Back in 2017, longtime civil rights attorney Larry Krasner, a man who sued the Philadelphia Police Department 75 times in his law career, did what seemed impossible: he was elected as the city’s District Attorney, a longshot campaign that unexpectedly put Krasner at the top of an office he clashed with for years.
“Not a ton surprised me because I had been in court four to five days per week for years,” Krasner tells Gold Derby in an interview from the Sundance Film Festival. “But I will say, the truth is, it was worse than I thought. The truth is, from the inside, when you actually start to open all the closets and find the skeletons, there are more skeletons than you thought there were. But I cannot tell you I was that surprised. I thought the institution was broken before I came in, I came in and it was broken.”
Set to air on PBS this year after its premiere at this year’s Sundance Film Festival, “Philly D.A.” is an eight-part docuseries that tracks Krasner through his early days in the District Attorney’s office as he and his team try to push progressive change onto an institution often resistant to adaptation.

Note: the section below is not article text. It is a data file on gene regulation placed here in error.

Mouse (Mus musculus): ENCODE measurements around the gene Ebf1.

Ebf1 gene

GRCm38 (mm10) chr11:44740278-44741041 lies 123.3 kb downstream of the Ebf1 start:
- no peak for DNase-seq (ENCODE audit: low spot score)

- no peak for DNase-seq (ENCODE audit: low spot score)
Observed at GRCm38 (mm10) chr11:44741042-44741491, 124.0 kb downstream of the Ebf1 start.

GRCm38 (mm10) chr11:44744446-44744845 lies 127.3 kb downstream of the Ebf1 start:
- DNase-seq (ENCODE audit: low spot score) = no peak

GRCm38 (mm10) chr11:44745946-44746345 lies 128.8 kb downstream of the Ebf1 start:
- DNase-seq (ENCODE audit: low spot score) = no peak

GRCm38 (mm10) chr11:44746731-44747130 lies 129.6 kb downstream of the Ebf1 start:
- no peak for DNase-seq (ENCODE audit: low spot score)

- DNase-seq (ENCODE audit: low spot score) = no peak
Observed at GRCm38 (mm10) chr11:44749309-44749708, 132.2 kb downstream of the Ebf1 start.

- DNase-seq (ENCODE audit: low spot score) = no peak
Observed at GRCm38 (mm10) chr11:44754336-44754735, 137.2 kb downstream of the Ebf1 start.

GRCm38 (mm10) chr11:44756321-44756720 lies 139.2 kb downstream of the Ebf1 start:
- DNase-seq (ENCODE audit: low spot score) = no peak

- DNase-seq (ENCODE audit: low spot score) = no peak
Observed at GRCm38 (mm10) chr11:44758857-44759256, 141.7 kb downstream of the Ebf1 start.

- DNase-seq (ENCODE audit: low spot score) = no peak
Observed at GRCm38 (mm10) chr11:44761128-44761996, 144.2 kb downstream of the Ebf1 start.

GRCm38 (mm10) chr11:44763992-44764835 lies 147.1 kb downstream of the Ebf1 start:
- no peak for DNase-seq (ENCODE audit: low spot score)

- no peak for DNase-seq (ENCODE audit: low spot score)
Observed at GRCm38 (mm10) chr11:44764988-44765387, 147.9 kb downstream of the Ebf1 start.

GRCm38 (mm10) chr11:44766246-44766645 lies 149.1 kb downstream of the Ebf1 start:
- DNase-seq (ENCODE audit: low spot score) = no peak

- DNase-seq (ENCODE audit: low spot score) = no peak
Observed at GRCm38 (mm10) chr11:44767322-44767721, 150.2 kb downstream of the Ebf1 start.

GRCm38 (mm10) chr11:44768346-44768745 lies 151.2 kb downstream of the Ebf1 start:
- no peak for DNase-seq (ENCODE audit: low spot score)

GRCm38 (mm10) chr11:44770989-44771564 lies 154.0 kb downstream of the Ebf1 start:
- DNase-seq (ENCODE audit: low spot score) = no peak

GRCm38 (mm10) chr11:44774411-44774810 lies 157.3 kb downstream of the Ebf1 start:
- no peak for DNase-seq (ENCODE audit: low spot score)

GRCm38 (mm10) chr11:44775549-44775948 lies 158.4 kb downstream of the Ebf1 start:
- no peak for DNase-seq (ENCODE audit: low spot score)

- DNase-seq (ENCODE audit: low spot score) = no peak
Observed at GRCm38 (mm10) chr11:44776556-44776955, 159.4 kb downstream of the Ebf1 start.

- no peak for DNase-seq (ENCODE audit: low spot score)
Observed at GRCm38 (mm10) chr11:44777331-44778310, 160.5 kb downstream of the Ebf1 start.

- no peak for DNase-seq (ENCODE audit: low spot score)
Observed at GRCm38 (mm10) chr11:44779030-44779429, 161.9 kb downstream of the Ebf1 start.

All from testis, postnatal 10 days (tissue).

“It was a huge shock and it just seemed like such an impossible thought in the beginning of all this,” series co-creator Ted Passon says of what spurred him and filmmakers Nicole Salazar and Yoni Brook to follow Krasner. “When it started to become real, it just felt like one has to know what is going to happen next. The opportunity to follow somebody trying to make change inside an institution in real-time and to actually get behind-the-scenes access to an institution that has so much power and autonomy over peoples’ lives but is often so obtuse, hidden from public view, it was really exciting to get an opportunity to see what goes on behind and the scenes and see what happens when you try to make change.”
Krasner isn’t the only focus of the show, the first two episodes of which debuted at Sundance 2021. In addition to his struggles in the District Attorney’s office, Passon, Salazar, and Brook followed local residents like LaTonya Meyers, a local activist who has fought for cash bail reform.
“Most people and it’s starting to change, don’t know what a district attorney really does,” adds Salazar. “We thought this would be an opportunity to help people understand what this role is and how it touches so many people everywhere.”
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